We have stated that "[u]nless the constitution mandates a jury instruction be given, a habeas petitioner must show that, in the context of the entire trial, the error in the instruction was so fundamentally unfair as to deny the petitioner due process." Tiger, 445 F.3d at 1267 (emphasis added). For substantially the same reason as the magistrate judge found Mr. Sims' ineffective assistance of counsel claim to be without merit, we conclude his contention that he was denied a fair trial due to an erroneous jury instruction is also without merit. Our review of the record convinces us the magistrate judge correctly concluded Mr. Sims failed to show he suffered prejudice as a result of the jury instruction. The magistrate judge stated, and we agree that,
[t]he state court record reflects that the question of whether [Mr. Sims] caused the victim's submission to sexual intercourse by force, or by any other means, was not a disputed issue at trial. Similarly, the manner in which [Mr. Sims] accomplished the sexual contact was not disputed at trial. [Mr. Sims'] defense was that he did not have sex with the victim and he sought to prove his case through impeachment of the victim's credibility and a lack of forensic evidence placing him at the crime scene. The jury was free to accept [Mr. Sims'] defense, but chose to convict him. Once the jury rejected [Mr. Sims'] theory of the case, the jurors could not reasonably have concluded that [Mr. Sims] did not use physical force to cause the victim to submit to sexual intercourse. The victim's testimony that [Mr. Sims] used physical force was uncontested.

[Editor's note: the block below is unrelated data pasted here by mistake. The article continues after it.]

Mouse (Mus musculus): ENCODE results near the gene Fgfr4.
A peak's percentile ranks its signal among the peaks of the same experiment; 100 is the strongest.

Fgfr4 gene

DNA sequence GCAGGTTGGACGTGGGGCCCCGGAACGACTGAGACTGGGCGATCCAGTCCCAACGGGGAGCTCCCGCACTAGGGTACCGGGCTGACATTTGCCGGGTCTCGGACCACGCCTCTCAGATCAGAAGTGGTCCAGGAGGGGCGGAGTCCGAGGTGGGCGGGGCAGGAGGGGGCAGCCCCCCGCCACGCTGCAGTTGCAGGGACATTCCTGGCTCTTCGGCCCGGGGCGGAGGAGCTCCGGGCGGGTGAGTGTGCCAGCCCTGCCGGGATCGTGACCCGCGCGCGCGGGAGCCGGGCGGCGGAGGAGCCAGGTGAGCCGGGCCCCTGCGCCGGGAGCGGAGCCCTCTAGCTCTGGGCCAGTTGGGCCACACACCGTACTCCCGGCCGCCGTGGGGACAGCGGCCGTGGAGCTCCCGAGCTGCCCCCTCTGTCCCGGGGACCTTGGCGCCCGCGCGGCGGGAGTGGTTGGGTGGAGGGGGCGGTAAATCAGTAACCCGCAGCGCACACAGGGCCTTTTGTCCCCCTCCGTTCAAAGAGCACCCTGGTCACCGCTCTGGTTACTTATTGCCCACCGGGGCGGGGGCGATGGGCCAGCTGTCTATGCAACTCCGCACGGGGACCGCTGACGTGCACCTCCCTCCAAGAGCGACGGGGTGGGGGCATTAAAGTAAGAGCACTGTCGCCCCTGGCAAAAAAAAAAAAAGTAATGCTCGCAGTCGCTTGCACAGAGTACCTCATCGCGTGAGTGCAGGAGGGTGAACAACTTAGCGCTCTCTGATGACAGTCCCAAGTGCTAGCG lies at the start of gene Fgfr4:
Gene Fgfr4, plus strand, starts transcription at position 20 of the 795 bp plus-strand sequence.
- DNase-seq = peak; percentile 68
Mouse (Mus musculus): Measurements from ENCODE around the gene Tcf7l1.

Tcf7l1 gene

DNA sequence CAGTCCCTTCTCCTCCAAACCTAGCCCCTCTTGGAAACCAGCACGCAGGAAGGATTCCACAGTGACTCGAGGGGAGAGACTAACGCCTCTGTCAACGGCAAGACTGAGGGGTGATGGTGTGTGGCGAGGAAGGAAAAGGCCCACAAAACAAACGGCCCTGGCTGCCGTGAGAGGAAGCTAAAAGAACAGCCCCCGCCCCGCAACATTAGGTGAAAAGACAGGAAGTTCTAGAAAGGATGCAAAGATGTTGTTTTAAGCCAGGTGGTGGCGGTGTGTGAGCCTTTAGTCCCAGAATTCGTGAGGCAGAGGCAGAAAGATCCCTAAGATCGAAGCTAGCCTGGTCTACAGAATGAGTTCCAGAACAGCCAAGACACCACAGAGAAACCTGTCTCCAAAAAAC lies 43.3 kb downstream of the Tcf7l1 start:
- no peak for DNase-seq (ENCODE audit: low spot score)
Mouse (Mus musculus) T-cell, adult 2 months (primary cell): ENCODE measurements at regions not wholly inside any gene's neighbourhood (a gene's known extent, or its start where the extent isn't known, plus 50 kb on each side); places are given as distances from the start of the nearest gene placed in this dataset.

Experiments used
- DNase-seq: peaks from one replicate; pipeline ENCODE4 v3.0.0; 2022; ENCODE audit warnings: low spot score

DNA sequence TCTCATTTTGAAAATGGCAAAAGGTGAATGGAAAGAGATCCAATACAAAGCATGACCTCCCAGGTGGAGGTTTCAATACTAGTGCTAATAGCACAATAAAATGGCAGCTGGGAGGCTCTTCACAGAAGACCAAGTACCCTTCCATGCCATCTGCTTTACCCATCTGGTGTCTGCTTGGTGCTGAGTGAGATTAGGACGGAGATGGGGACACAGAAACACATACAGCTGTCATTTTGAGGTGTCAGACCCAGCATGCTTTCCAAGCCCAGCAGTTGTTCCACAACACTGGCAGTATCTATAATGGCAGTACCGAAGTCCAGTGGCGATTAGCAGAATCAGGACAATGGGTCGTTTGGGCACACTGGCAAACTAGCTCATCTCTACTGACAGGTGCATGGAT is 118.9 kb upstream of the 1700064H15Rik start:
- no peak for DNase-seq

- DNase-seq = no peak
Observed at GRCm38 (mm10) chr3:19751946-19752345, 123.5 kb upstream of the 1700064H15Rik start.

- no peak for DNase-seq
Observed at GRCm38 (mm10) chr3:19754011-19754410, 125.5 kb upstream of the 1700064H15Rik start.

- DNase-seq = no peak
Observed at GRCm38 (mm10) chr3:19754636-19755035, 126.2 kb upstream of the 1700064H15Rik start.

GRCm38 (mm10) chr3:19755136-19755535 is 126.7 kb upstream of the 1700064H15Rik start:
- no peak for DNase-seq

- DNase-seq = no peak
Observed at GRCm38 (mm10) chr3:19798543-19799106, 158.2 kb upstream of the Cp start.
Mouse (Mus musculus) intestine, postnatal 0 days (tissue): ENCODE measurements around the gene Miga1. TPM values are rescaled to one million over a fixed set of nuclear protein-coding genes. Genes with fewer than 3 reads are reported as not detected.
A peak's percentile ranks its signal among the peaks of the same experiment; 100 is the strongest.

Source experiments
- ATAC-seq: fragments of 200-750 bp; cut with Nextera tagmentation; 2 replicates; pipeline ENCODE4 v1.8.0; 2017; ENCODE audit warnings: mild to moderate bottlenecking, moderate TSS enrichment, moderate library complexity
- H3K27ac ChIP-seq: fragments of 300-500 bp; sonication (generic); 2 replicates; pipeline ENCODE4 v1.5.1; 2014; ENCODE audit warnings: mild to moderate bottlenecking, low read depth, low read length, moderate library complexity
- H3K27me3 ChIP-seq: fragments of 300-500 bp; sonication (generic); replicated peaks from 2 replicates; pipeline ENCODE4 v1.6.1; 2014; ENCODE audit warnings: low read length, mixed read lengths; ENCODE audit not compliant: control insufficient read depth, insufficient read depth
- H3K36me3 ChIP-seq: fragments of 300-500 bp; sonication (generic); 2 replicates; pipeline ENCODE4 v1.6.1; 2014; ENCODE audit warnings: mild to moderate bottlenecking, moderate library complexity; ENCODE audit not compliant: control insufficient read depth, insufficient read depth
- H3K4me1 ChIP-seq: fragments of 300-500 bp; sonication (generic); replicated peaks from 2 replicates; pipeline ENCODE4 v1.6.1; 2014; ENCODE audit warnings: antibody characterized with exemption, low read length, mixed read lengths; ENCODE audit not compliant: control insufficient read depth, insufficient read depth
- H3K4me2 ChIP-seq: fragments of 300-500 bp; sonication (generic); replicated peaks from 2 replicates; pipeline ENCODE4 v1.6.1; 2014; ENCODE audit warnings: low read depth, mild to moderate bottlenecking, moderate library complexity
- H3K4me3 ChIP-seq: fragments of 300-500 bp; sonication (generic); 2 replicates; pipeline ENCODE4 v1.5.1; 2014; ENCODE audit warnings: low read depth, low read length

Rec., vol. I, tab 20 at 11 (citation omitted). The jury instruction did not make the jury more likely to believe Mr. Sims had sex with the victim when his sole defense was that he did not. He has failed to show that the result of his trial would have been different but for the erroneous instruction. Thus, we conclude he has not presented "a valid claim of the denial of a constitutional right." Slack, 529 U.S. at 484.
Mr. Sims' remaining claims were all rejected on the merits. Following a careful review of the record, we conclude he has failed to show any of the alleged errors resulted in prejudice, and thus has failed to "demonstrate that reasonable jurists would find the district court's assessment of the constitutional claims debatable or wrong." Id. at 484. We GRANT Mr. Sims' request to proceed ifp, DENY his application for a COA, and DISMISS the appeal.
Entered for the Court
Stephanie K. Seymour
*.This order is not binding precedent, except under the doctrines of law of the case, res judicata, and collateral estoppel.
1. Because he is proceeding pro se, we review Mr. Sims' pleadings and filings liberally. See Haines v. Kerner, 404 U.S. 519, 520-21 (1972); Hall v. Bellmon, 935 F.2d 1106, 1110 (10th Cir. 1991).